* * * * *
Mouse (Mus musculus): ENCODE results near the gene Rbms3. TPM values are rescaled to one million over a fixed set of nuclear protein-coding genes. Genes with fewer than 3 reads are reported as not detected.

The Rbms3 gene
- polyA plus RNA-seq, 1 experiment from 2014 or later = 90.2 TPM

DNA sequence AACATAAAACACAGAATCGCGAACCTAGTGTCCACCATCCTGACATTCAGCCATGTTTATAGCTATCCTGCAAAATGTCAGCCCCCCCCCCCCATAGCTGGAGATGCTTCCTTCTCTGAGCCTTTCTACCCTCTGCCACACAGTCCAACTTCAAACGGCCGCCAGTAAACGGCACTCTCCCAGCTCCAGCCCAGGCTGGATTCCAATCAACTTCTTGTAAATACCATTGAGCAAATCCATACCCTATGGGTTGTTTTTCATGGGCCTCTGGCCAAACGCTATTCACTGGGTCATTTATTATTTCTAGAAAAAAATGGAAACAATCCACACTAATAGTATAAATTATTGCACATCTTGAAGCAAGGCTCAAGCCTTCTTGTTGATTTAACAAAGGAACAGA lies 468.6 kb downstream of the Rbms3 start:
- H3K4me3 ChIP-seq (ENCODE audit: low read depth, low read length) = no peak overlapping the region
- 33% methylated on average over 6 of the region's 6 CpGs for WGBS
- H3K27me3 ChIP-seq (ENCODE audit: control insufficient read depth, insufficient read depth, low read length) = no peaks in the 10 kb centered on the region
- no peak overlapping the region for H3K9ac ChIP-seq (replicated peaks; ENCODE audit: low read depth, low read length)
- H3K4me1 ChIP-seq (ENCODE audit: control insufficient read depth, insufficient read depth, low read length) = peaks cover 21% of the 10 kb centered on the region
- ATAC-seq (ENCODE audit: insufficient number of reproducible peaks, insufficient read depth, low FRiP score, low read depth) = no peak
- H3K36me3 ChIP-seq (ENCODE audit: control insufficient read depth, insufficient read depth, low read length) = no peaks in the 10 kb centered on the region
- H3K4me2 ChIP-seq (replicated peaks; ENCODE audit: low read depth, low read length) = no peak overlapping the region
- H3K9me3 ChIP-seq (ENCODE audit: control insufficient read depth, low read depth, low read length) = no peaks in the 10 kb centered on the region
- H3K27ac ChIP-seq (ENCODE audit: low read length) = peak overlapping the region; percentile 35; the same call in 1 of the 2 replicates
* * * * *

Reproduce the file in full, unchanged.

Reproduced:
Mouse (Mus musculus): ENCODE results near the gene Rbms3. TPM values are rescaled to one million over a fixed set of nuclear protein-coding genes. Genes with fewer than 3 reads are reported as not detected.

The Rbms3 gene
- polyA plus RNA-seq, 1 experiment from 2014 or later = 90.2 TPM

DNA sequence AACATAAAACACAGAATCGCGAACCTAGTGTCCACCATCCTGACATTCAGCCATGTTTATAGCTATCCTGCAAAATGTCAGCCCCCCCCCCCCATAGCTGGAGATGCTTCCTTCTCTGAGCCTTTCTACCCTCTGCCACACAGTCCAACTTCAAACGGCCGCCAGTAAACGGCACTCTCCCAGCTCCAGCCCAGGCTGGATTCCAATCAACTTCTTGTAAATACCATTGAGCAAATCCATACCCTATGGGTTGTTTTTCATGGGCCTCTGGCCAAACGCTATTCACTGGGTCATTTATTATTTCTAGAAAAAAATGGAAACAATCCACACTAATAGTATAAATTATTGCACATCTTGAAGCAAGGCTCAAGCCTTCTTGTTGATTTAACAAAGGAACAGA lies 468.6 kb downstream of the Rbms3 start:
- H3K4me3 ChIP-seq (ENCODE audit: low read depth, low read length) = no peak overlapping the region
- 33% methylated on average over 6 of the region's 6 CpGs for WGBS
- H3K27me3 ChIP-seq (ENCODE audit: control insufficient read depth, insufficient read depth, low read length) = no peaks in the 10 kb centered on the region
- no peak overlapping the region for H3K9ac ChIP-seq (replicated peaks; ENCODE audit: low read depth, low read length)
- H3K4me1 ChIP-seq (ENCODE audit: control insufficient read depth, insufficient read depth, low read length) = peaks cover 21% of the 10 kb centered on the region
- ATAC-seq (ENCODE audit: insufficient number of reproducible peaks, insufficient read depth, low FRiP score, low read depth) = no peak
- H3K36me3 ChIP-seq (ENCODE audit: control insufficient read depth, insufficient read depth, low read length) = no peaks in the 10 kb centered on the region
- H3K4me2 ChIP-seq (replicated peaks; ENCODE audit: low read depth, low read length) = no peak overlapping the region
- H3K9me3 ChIP-seq (ENCODE audit: control insufficient read depth, low read depth, low read length) = no peaks in the 10 kb centered on the region
- H3K27ac ChIP-seq (ENCODE audit: low read length) = peak overlapping the region; percentile 35; the same call in 1 of the 2 replicates